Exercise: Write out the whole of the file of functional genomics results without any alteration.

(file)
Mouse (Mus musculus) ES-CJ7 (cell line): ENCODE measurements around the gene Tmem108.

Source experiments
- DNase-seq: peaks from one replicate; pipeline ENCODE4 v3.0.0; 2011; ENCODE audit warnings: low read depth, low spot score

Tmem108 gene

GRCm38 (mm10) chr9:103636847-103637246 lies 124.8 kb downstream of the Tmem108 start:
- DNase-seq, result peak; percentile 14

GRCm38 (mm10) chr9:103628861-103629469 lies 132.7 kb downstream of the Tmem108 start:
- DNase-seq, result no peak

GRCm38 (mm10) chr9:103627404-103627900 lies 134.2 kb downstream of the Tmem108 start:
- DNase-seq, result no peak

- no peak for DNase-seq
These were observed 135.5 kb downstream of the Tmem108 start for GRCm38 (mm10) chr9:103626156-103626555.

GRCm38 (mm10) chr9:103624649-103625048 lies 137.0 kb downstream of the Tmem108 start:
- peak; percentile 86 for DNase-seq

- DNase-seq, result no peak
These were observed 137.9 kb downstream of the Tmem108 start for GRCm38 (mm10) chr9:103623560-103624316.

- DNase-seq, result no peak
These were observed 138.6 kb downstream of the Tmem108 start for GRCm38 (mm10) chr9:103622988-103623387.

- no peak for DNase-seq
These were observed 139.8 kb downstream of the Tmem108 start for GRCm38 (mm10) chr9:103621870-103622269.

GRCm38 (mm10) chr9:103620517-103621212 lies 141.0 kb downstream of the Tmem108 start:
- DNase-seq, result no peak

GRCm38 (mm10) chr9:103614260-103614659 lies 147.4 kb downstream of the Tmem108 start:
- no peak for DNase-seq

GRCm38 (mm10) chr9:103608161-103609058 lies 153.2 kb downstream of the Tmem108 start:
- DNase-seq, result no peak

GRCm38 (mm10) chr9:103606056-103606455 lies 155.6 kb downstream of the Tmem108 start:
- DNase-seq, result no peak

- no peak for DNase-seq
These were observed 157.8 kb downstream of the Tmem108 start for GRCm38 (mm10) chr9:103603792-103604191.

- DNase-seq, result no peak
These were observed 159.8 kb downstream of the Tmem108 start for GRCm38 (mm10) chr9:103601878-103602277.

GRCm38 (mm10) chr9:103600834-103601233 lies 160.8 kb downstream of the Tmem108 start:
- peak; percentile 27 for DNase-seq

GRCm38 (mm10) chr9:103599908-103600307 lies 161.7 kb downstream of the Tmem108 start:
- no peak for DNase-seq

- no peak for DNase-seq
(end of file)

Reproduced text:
Mouse (Mus musculus) ES-CJ7 (cell line): ENCODE measurements around the gene Tmem108.

Source experiments
- DNase-seq: peaks from one replicate; pipeline ENCODE4 v3.0.0; 2011; ENCODE audit warnings: low read depth, low spot score

Tmem108 gene

GRCm38 (mm10) chr9:103636847-103637246 lies 124.8 kb downstream of the Tmem108 start:
- DNase-seq, result peak; percentile 14

GRCm38 (mm10) chr9:103628861-103629469 lies 132.7 kb downstream of the Tmem108 start:
- DNase-seq, result no peak

GRCm38 (mm10) chr9:103627404-103627900 lies 134.2 kb downstream of the Tmem108 start:
- DNase-seq, result no peak

- no peak for DNase-seq
These were observed 135.5 kb downstream of the Tmem108 start for GRCm38 (mm10) chr9:103626156-103626555.

GRCm38 (mm10) chr9:103624649-103625048 lies 137.0 kb downstream of the Tmem108 start:
- peak; percentile 86 for DNase-seq

- DNase-seq, result no peak
These were observed 137.9 kb downstream of the Tmem108 start for GRCm38 (mm10) chr9:103623560-103624316.

- DNase-seq, result no peak
These were observed 138.6 kb downstream of the Tmem108 start for GRCm38 (mm10) chr9:103622988-103623387.

- no peak for DNase-seq
These were observed 139.8 kb downstream of the Tmem108 start for GRCm38 (mm10) chr9:103621870-103622269.

GRCm38 (mm10) chr9:103620517-103621212 lies 141.0 kb downstream of the Tmem108 start:
- DNase-seq, result no peak

GRCm38 (mm10) chr9:103614260-103614659 lies 147.4 kb downstream of the Tmem108 start:
- no peak for DNase-seq

GRCm38 (mm10) chr9:103608161-103609058 lies 153.2 kb downstream of the Tmem108 start:
- DNase-seq, result no peak

GRCm38 (mm10) chr9:103606056-103606455 lies 155.6 kb downstream of the Tmem108 start:
- DNase-seq, result no peak

- no peak for DNase-seq
These were observed 157.8 kb downstream of the Tmem108 start for GRCm38 (mm10) chr9:103603792-103604191.

- DNase-seq, result no peak
These were observed 159.8 kb downstream of the Tmem108 start for GRCm38 (mm10) chr9:103601878-103602277.

GRCm38 (mm10) chr9:103600834-103601233 lies 160.8 kb downstream of the Tmem108 start:
- peak; percentile 27 for DNase-seq

GRCm38 (mm10) chr9:103599908-103600307 lies 161.7 kb downstream of the Tmem108 start:
- no peak for DNase-seq

- no peak for DNase-seq